#Opinion

Saving Chintu – The Short Film Focuses On Homophobia And Adoption Of HIV+ Persons

Tushar Tyagi’s life was changed four years ago by a discussion over supper. One of his acquaintances, a doctor in Los Angeles, told him about his adoptive parents, an American  couple who overcame all barriers to provide him with a better life. Tyagi was moved by his struggle and triumph and wanted to make a film about it. From conception to completion, the process was anything but simple. 

Tyagi put the project on hold for two years before picking up the pieces again. For Saving Chintu he assembled a dream cast too. Ritika Jayaswal and Adil Hussain produced the 30-minute short film, which also includes Hussain and Dipannita Sharma in prominent roles. Edward Sonneblick, Sachin Bhatt and Priyanka Setia are among the cast members.

Saving Chintu Battles Homophobia And Adoption 

Saving Chintu is a work that addresses subjects such as LGBTQIA+ awareness and the adoption of HIV-positive children. The film has been selected for 15 Indian and international film festivals, as well as qualified for Oscars in 2021.

“In my opinion, the best way to reach remote areas and conservative townships especially when it comes to sensitive issues like these would be to create awareness groups whose main responsibility is to talk about LBGTQIA+ rights in the formats that are familiar to people of these remote areas, like in the form of street plays,” Tushar says. Adding, “I think we as an Indian society have a lot of unlearning to do when it comes to LGBTQIA+ so safe talking groups that create awareness will be quite helpful.”

Adoption became permitted for LGBTQIA+ people in the United Kingdom in 2005. This is only legal in 14% of countries in the world as of 2020. Tushar Tyagi and Ritika Jayaswal examine questions of acceptance and the power of infinite love in the touching film. According to Jayaswal, India’s “2018 Supreme Court judgement decriminalising homosexuality” was a watershed moment, although it is still “tough” for LGBTQ+ persons to “create a family or adopt.” She believes that ‘cultural acceptability is a considerably greater barrier’ than legal approval. Saving Chintu also highlights the persistence of prejudice against HIV-positive youngsters and adults.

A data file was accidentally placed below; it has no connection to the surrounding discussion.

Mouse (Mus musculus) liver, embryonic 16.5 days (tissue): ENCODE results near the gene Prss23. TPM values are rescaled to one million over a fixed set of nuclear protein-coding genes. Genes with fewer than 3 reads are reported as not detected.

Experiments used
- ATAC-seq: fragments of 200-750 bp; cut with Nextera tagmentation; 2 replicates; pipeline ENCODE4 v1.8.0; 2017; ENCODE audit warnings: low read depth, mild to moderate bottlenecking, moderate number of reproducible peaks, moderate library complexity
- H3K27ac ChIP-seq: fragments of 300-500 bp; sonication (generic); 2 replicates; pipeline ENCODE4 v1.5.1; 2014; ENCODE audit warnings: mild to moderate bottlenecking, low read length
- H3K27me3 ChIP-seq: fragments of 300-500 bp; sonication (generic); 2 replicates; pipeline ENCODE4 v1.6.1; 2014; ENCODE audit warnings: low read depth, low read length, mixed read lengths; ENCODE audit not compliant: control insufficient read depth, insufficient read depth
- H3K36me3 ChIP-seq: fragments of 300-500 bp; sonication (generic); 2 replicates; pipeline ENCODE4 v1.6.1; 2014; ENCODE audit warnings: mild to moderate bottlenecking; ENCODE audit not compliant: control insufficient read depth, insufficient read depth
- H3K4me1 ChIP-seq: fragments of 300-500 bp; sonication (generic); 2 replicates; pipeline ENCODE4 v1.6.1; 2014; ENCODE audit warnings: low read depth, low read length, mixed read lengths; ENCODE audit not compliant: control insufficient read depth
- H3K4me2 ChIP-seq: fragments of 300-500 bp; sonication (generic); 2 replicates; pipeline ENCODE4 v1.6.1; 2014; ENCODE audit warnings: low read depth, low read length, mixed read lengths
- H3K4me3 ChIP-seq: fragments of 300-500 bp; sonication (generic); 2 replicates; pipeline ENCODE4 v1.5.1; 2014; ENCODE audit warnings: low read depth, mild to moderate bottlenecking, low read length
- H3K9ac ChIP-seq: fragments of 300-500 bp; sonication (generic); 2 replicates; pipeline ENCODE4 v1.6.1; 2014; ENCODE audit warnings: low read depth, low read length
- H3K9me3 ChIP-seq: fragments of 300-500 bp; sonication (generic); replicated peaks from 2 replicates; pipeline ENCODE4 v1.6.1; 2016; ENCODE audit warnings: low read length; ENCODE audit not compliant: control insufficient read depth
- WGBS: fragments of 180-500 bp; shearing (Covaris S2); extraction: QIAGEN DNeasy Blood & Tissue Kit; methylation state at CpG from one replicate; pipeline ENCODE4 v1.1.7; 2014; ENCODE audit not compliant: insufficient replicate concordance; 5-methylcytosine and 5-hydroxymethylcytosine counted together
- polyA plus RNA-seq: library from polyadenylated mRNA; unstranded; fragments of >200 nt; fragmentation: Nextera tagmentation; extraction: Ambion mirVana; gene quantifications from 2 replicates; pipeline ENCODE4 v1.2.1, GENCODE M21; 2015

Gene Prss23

“I felt very fulfilled. filled with gratitude, I’m rarely creatively satisfied but the kind of evolved satisfaction Saving Chintu brought is very humbling. My purpose is to tell this tender story with all my honesty and seeing that I was able to do that, brings me joy,” he says. Tyagi’s previous work aimed to raise public awareness about topics like celibacy, prostitution, poverty, and violent relationships. His work is always interesting and thought-provoking, with characters who are both flawed and hopeful and who make mistakes while also making courageous decisions. Chintu’s rescue is no exception.

Tyagi and Jayaswal illustrate difficulties encountered by LGBTQIA+ and HIV+ persons around the world by integrating and interweaving two narratives about adoption. A heterosexual Indian couple and a gay American pair, Sam (Sachin Bhatt) and Oliver (Edward Sonnenblick) are compared as potential adoptive parents. All four possible adoptive parents are warm, loving and looking forward to the adoption process. Sam and Oliver return to Sam’s natal country of India to adopt an HIV+ child named Chintu (which means “love to all,” “sweetness,” and “sun”). Mira, a college acquaintance, assists Sam (Dipannita Sharma).

The orphanage manager, who is primarily concerned with money and Sam’s conformance to societal norms, represents the authorities and the status quo. He also claims that adopting “the AIDs patient” is “brave,” demonstrating the disgusting but all-too-common cultural bias. Furthermore, his repeated mentions of money make us wonder what ‘price’ Sam will have to pay (and what he’s ready to give up) in order to adopt Chintu. As the unlawful phoney marriage certificate is reviewed and the manager’s queries lead to a weird request for Sam to ‘kiss’ Mira, tension is skillfully established and sustained. 

The constant presence of operations, medicines and references to illness suggest that the population is not only striving to stay healthy but is also sick of discrimination and prejudice. Cars, buses and trips recur as motifs, illustrating the need for development in attitudes about HIV+ and LGBTQIA+ people. ‘Together we battle HIV,’ says a poster on the bus. Saving Chintu demonstrates love and fortitude, which leads to personal and possibly societal development. This film serves as a reminder that our similarities are always more important than our differences.


Suggested Reading: What Disease Did Your Father Have? Why is HIV still such a taboo?


“The OTT has given a space for intellectual cinema to evolve,” says Tushar. “Woke” filmmakers are telling stories that matter and he has noticed that now there is an increased sense of responsibility to do a lot of research on the development level of the script to make sure marginalised communities like LGBTQIA are not portrayed in stereotypical ways or just reduced to caricature. “There is still a long way to go but looking at the trajectory of growth makes me hopeful,” he adds. 

The views expressed are the author’s own.